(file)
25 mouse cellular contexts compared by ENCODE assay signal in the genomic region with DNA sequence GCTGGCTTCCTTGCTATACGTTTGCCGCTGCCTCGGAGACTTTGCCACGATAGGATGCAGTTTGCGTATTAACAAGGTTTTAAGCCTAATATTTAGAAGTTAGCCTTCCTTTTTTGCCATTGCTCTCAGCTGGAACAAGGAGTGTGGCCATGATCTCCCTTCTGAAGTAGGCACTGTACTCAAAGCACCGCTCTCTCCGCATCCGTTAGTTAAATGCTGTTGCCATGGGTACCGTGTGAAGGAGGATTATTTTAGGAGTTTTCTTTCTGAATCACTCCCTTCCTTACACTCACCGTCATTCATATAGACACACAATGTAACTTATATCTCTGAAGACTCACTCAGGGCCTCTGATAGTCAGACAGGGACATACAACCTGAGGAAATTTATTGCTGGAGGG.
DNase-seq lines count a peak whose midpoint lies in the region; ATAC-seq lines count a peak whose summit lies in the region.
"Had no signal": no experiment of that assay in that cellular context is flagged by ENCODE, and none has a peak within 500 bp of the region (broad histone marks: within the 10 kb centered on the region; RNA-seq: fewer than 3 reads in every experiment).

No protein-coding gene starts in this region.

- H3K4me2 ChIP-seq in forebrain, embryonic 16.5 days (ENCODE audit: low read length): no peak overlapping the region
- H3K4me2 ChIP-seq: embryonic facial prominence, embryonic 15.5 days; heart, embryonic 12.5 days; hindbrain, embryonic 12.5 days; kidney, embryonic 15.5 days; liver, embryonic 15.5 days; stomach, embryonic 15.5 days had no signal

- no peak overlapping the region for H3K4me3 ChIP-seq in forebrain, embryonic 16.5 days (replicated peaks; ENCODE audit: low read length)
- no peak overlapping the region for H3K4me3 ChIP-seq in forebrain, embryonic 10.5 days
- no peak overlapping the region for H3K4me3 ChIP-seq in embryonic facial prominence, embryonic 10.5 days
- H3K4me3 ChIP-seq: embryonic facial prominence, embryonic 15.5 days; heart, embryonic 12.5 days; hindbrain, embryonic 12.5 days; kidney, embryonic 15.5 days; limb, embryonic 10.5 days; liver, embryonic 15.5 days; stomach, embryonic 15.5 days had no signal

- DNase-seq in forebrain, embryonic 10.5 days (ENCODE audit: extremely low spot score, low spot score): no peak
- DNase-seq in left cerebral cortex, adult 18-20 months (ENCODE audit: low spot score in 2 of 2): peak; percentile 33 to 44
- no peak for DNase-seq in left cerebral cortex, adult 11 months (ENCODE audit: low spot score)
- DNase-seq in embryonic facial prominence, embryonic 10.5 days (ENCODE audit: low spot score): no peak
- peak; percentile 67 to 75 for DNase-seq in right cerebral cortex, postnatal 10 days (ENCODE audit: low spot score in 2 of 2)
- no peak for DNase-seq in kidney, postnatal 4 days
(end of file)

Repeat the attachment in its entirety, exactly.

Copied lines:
25 mouse cellular contexts compared by ENCODE assay signal in the genomic region with DNA sequence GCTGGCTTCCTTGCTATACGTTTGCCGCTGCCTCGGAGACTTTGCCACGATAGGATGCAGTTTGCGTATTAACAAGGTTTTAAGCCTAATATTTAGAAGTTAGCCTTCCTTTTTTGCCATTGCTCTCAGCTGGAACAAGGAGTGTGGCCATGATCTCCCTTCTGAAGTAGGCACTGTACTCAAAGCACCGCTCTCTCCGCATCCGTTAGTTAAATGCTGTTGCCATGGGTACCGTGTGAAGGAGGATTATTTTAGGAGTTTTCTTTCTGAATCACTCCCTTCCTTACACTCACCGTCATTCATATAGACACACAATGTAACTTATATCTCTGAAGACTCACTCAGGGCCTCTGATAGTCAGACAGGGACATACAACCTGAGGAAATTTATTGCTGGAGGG.
DNase-seq lines count a peak whose midpoint lies in the region; ATAC-seq lines count a peak whose summit lies in the region.
"Had no signal": no experiment of that assay in that cellular context is flagged by ENCODE, and none has a peak within 500 bp of the region (broad histone marks: within the 10 kb centered on the region; RNA-seq: fewer than 3 reads in every experiment).

No protein-coding gene starts in this region.

- H3K4me2 ChIP-seq in forebrain, embryonic 16.5 days (ENCODE audit: low read length): no peak overlapping the region
- H3K4me2 ChIP-seq: embryonic facial prominence, embryonic 15.5 days; heart, embryonic 12.5 days; hindbrain, embryonic 12.5 days; kidney, embryonic 15.5 days; liver, embryonic 15.5 days; stomach, embryonic 15.5 days had no signal

- no peak overlapping the region for H3K4me3 ChIP-seq in forebrain, embryonic 16.5 days (replicated peaks; ENCODE audit: low read length)
- no peak overlapping the region for H3K4me3 ChIP-seq in forebrain, embryonic 10.5 days
- no peak overlapping the region for H3K4me3 ChIP-seq in embryonic facial prominence, embryonic 10.5 days
- H3K4me3 ChIP-seq: embryonic facial prominence, embryonic 15.5 days; heart, embryonic 12.5 days; hindbrain, embryonic 12.5 days; kidney, embryonic 15.5 days; limb, embryonic 10.5 days; liver, embryonic 15.5 days; stomach, embryonic 15.5 days had no signal

- DNase-seq in forebrain, embryonic 10.5 days (ENCODE audit: extremely low spot score, low spot score): no peak
- DNase-seq in left cerebral cortex, adult 18-20 months (ENCODE audit: low spot score in 2 of 2): peak; percentile 33 to 44
- no peak for DNase-seq in left cerebral cortex, adult 11 months (ENCODE audit: low spot score)
- DNase-seq in embryonic facial prominence, embryonic 10.5 days (ENCODE audit: low spot score): no peak
- peak; percentile 67 to 75 for DNase-seq in right cerebral cortex, postnatal 10 days (ENCODE audit: low spot score in 2 of 2)
- no peak for DNase-seq in kidney, postnatal 4 days